The average completion speed of the Independence class CVLs was 529 days, or 17.4 months. However, even the fastest took 415 days, or 13.7 months. In-game (granted, using 1943 industry tech as I'm doing this as I go), I can build similar (with a slightly higher aircraft capacity) in 10.6 months.

View attachment 462427

This argument is entirely based on historical plausibility (there's nothing wrong with wanting an OP US to roflstomp Japan as long as you're not concerned about historical plausibility or balance, and for fast build times to achieve this, or for wanting fast ship build times for other reasons) - but I'm responding to your historical arguments. It's worth noting that while the US can achieve better-than-historical average build speeds for its carriers, given how fast the US built them, this also means other nations (none of which came close to the US on carrier build times) can build carriers a good deal faster than they did historically.

As always, if I've messed anything up, or overlooked anything, please let me know - I'm a good way from infallible - but I'm fairly confident about my argument on this one.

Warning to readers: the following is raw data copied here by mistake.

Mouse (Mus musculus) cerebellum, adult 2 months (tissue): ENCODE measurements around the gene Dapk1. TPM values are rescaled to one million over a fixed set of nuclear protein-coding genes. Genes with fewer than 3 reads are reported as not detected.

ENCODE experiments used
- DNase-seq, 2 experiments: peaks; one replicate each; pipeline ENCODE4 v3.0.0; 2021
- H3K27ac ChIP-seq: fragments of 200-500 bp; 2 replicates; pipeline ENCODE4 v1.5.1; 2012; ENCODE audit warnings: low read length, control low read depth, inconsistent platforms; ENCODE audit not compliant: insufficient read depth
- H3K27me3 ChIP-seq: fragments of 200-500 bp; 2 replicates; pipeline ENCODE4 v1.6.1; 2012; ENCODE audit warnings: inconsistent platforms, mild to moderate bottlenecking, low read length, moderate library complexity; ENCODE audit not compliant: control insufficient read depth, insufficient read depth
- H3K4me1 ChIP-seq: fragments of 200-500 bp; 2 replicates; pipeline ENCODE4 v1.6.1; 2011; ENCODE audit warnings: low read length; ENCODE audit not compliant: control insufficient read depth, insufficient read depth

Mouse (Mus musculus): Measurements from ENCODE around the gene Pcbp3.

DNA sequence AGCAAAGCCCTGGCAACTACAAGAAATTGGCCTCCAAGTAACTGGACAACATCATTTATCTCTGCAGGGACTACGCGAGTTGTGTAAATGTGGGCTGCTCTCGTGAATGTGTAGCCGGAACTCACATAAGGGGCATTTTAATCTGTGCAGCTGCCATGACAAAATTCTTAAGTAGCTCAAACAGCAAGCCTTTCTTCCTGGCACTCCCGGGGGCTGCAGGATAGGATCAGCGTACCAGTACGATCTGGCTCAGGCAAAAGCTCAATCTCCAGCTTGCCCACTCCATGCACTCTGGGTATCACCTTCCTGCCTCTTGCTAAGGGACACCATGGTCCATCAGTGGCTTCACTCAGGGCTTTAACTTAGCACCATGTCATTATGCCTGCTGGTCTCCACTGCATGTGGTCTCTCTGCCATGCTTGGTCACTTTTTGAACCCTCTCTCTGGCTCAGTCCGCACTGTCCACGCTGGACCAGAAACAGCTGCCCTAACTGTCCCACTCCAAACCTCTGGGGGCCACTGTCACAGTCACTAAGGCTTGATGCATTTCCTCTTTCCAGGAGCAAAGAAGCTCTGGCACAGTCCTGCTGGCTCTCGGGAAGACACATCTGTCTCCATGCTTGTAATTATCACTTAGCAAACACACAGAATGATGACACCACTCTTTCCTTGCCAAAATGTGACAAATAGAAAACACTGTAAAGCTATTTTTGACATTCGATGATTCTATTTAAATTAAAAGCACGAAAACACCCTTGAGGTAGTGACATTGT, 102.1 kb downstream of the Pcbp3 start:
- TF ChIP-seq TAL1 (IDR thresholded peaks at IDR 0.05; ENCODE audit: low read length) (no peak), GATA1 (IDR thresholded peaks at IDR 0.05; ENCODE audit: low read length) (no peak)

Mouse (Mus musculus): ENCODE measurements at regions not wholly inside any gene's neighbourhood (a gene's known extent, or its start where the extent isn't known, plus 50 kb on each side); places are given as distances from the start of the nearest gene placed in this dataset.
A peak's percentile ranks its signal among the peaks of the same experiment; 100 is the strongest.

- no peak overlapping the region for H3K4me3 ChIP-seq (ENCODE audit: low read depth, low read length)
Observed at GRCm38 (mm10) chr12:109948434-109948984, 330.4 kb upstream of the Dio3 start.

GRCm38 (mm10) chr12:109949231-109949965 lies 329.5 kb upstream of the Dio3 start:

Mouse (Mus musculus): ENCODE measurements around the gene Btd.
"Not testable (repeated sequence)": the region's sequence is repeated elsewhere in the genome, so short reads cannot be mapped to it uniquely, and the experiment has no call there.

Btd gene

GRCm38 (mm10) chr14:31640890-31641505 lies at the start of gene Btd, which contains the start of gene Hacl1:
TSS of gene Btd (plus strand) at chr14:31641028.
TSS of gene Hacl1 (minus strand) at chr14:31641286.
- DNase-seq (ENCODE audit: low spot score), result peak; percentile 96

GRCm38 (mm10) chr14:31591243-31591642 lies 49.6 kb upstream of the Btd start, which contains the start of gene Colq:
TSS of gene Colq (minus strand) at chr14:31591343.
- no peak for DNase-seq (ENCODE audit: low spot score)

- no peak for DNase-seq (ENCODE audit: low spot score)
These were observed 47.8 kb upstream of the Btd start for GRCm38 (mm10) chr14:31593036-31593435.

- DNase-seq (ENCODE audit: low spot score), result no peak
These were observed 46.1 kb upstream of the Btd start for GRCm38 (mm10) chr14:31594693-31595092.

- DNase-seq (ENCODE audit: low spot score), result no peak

Well said Axe. Now just waiting for PDS to give me 140 NIC as the USA so i can build the real fleet she had. lol
 

minimouse007

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the thing is about the usa, is that you either have realistic naval, or air, or ground production. you can t have them all, even despite the buffs, the usa is a shadow of itself (thank godness, i don t want to play a broken game..) with the plenty of research buffs and good research you still really-really struggle to approach the realistic technological advancements of the usa, so while i don t think naval production would be unrealistic.. the nearly 1000 smaller vessel alone would require an insane amount of dockyards. (don t mind me, i have at least 60 with usa every game) so not that you cant have a historical output, but that means you have a weaker army or airforce etc
 

Dan1109